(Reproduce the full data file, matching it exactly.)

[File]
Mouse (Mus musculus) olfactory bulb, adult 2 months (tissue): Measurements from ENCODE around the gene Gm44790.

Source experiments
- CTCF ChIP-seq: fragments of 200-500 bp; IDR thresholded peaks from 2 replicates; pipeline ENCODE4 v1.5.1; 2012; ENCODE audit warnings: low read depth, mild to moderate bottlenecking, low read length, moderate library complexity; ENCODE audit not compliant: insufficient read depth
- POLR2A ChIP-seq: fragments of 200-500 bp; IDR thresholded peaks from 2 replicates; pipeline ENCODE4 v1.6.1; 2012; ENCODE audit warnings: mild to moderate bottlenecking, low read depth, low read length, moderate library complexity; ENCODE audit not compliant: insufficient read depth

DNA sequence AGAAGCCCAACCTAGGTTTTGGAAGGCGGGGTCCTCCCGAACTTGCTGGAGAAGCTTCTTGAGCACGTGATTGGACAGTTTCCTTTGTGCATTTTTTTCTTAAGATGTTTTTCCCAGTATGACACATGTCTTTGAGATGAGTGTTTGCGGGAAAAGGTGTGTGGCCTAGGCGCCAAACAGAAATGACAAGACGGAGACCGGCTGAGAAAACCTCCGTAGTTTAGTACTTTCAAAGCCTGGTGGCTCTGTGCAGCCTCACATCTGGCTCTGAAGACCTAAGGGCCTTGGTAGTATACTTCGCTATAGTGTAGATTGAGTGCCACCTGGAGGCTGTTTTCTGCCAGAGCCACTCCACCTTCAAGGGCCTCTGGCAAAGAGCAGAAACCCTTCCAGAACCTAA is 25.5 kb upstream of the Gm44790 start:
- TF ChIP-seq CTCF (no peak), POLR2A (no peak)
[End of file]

Mouse (Mus musculus) olfactory bulb, adult 2 months (tissue): Measurements from ENCODE around the gene Gm44790.

Source experiments
- CTCF ChIP-seq: fragments of 200-500 bp; IDR thresholded peaks from 2 replicates; pipeline ENCODE4 v1.5.1; 2012; ENCODE audit warnings: low read depth, mild to moderate bottlenecking, low read length, moderate library complexity; ENCODE audit not compliant: insufficient read depth
- POLR2A ChIP-seq: fragments of 200-500 bp; IDR thresholded peaks from 2 replicates; pipeline ENCODE4 v1.6.1; 2012; ENCODE audit warnings: mild to moderate bottlenecking, low read depth, low read length, moderate library complexity; ENCODE audit not compliant: insufficient read depth

DNA sequence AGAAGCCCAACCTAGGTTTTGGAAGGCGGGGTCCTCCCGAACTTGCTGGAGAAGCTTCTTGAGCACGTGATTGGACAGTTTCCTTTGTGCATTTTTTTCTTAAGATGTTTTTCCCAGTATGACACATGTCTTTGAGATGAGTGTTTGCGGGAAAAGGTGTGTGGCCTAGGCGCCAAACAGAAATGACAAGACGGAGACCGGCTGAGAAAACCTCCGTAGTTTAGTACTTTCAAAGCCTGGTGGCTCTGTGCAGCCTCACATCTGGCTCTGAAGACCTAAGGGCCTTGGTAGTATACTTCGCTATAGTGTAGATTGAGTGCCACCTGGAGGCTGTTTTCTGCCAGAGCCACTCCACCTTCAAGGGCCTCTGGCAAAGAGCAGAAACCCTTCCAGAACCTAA is 25.5 kb upstream of the Gm44790 start:
- TF ChIP-seq CTCF (no peak), POLR2A (no peak)